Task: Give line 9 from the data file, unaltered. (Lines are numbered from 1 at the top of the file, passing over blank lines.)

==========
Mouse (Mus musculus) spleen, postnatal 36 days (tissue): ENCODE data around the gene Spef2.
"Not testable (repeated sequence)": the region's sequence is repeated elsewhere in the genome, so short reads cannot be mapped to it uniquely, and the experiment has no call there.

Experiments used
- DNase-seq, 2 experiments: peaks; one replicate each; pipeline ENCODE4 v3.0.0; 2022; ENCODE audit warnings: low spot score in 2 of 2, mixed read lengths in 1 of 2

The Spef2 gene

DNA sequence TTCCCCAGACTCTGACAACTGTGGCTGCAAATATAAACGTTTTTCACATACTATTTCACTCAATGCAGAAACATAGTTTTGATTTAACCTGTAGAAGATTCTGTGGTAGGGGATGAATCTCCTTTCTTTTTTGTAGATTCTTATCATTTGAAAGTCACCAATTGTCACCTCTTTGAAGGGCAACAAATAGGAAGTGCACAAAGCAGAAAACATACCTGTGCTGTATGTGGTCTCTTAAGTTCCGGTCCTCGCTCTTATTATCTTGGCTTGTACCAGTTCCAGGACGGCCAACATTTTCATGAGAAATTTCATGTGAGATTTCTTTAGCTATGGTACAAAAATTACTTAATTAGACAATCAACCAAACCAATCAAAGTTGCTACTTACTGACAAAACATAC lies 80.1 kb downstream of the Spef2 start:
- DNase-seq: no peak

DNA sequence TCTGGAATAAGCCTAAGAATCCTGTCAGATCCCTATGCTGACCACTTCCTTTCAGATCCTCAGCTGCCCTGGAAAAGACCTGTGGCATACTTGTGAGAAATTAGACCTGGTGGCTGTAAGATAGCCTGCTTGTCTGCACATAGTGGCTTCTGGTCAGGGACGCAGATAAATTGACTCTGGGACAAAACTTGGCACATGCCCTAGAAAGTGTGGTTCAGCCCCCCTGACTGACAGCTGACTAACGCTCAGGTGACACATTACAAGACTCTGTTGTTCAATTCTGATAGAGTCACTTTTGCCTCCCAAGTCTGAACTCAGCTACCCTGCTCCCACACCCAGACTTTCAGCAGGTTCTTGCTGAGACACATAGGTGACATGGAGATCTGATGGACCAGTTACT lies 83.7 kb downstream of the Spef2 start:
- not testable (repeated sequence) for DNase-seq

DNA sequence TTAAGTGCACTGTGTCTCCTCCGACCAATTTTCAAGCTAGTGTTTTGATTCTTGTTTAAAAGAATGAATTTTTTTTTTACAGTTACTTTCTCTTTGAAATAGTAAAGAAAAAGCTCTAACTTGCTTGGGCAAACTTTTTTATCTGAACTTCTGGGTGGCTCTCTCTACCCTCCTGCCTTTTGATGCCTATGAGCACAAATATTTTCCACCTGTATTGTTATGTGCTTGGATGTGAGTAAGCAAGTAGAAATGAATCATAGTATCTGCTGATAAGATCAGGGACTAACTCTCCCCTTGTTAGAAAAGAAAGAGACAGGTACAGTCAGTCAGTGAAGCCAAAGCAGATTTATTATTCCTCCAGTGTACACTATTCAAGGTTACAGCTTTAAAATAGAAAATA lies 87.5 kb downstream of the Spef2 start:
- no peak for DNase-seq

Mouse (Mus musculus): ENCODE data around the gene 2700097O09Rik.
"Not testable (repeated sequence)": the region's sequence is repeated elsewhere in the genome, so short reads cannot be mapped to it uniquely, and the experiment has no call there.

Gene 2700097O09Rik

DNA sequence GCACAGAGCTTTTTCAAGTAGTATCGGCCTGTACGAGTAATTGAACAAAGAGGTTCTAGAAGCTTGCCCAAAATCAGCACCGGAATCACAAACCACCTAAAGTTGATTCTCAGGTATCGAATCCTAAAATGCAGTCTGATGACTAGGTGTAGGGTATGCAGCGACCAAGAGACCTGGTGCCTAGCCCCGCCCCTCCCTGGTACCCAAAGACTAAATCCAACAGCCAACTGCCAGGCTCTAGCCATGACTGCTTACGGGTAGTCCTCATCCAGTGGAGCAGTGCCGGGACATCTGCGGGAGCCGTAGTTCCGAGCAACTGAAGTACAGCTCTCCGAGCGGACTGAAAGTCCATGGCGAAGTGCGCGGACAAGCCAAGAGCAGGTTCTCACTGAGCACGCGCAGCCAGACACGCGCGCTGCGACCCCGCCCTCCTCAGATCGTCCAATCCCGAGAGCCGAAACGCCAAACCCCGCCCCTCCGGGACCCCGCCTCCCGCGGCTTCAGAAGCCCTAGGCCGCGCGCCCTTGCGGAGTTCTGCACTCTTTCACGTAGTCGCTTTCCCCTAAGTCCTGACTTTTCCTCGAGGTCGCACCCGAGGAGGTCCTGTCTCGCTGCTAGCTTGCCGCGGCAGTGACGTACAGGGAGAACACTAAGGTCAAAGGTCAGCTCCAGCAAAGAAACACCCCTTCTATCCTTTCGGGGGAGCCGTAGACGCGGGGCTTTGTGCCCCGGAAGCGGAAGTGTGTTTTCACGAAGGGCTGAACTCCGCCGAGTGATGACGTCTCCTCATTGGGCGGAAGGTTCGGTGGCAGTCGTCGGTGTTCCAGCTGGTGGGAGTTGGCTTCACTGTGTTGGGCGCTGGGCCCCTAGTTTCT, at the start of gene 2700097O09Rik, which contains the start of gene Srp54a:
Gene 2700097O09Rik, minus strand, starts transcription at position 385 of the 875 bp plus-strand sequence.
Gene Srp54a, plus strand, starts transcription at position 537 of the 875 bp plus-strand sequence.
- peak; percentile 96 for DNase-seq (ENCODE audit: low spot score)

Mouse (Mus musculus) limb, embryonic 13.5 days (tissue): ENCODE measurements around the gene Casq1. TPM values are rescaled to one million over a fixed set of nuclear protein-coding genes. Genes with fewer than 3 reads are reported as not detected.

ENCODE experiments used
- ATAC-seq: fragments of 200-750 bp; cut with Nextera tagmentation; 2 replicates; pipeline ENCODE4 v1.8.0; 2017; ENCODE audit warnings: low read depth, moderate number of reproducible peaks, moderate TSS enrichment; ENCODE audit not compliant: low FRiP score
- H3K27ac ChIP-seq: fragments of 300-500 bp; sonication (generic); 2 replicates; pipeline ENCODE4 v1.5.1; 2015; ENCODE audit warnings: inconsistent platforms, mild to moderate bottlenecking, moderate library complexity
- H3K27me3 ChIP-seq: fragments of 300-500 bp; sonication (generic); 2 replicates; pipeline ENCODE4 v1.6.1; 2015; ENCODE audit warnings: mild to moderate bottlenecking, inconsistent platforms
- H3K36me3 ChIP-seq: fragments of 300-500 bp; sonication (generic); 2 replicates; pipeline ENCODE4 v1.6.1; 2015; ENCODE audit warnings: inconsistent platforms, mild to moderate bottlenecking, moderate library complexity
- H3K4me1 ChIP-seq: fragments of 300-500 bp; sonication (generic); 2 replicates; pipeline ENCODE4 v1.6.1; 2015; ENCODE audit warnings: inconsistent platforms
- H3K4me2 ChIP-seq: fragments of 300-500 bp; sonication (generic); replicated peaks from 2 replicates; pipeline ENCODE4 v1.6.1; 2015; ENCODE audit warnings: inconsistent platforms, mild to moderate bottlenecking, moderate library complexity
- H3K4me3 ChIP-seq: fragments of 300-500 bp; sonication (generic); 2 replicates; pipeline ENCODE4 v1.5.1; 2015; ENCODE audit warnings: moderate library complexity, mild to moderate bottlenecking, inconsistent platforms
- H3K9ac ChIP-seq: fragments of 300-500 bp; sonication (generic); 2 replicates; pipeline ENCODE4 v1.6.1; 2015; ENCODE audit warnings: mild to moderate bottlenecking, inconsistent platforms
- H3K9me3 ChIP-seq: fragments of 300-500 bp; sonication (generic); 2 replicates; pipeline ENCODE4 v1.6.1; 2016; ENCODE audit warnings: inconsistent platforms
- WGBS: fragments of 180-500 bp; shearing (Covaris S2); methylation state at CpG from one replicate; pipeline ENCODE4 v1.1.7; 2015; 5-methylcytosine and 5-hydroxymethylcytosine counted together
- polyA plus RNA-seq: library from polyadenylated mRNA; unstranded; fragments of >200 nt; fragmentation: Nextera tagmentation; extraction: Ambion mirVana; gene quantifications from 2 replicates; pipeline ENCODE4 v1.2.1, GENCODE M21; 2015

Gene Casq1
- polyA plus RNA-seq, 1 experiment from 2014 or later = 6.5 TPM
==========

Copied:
- not testable (repeated sequence) for DNase-seq